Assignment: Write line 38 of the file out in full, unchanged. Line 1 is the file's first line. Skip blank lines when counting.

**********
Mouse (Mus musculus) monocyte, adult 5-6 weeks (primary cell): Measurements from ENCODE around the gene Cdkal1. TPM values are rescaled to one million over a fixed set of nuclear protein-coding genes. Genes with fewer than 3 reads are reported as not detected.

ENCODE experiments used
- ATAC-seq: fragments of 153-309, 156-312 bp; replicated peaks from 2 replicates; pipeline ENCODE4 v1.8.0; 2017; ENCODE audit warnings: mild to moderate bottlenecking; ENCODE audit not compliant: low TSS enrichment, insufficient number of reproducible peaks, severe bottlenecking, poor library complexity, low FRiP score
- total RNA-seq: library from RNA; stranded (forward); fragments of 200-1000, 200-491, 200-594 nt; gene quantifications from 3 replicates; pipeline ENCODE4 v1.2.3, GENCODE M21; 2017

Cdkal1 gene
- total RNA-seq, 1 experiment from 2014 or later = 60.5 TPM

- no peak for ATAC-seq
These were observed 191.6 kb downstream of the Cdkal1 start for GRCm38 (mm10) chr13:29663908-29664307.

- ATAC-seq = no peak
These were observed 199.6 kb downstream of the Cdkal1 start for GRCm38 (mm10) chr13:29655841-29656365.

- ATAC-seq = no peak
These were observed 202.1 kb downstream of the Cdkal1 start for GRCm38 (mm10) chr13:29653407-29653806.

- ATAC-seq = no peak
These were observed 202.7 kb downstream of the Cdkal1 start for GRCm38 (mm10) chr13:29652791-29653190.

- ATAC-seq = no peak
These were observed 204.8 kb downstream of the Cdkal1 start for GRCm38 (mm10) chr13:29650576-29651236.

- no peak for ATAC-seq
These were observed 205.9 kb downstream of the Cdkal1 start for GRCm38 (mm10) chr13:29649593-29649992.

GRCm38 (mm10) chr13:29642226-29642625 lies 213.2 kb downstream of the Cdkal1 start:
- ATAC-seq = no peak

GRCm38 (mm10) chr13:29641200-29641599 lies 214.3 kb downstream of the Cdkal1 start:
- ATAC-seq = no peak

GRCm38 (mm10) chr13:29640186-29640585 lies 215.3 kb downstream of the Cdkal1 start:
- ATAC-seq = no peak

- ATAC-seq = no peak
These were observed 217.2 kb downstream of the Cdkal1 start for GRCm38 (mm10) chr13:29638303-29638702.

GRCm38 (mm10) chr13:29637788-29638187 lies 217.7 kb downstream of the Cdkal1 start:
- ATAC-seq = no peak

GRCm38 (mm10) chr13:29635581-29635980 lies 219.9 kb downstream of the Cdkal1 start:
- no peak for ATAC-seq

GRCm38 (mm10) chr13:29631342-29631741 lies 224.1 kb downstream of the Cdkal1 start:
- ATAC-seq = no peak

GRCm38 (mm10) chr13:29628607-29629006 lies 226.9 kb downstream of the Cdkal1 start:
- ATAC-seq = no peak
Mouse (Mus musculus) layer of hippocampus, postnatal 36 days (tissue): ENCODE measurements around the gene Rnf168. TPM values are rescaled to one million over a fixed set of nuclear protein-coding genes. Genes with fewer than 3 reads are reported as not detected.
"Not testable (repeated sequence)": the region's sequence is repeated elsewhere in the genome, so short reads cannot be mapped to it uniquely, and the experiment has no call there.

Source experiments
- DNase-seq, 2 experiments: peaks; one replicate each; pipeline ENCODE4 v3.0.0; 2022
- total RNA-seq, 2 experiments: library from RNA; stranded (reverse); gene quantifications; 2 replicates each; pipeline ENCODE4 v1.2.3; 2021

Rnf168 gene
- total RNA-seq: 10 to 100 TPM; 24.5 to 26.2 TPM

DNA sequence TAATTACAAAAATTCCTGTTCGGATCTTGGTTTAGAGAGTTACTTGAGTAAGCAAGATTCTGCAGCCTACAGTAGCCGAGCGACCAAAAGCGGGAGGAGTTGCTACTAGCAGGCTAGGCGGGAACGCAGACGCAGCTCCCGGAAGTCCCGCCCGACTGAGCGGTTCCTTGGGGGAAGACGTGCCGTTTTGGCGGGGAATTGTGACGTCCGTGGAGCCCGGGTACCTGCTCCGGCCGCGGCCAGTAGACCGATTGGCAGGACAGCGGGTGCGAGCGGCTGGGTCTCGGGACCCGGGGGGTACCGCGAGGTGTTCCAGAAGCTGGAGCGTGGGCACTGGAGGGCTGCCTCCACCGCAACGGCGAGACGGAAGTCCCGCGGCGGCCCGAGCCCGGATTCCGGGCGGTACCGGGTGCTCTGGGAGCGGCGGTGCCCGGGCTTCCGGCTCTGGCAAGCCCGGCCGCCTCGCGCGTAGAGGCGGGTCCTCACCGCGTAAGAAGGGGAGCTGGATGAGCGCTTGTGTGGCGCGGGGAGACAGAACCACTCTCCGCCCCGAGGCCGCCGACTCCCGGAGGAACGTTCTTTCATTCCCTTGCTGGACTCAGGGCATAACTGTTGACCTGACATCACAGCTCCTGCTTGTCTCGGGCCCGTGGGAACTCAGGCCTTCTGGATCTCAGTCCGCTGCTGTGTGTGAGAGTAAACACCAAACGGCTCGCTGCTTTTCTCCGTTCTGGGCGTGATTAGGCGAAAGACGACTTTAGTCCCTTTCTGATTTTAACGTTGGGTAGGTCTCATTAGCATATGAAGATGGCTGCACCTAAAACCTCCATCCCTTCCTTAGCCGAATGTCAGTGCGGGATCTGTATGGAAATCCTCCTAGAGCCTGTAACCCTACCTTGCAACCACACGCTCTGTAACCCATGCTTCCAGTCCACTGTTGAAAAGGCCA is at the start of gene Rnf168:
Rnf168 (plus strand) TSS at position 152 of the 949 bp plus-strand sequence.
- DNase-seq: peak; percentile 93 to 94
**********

- DNase-seq, 2 experiments: peaks; one replicate each; pipeline ENCODE4 v3.0.0; 2022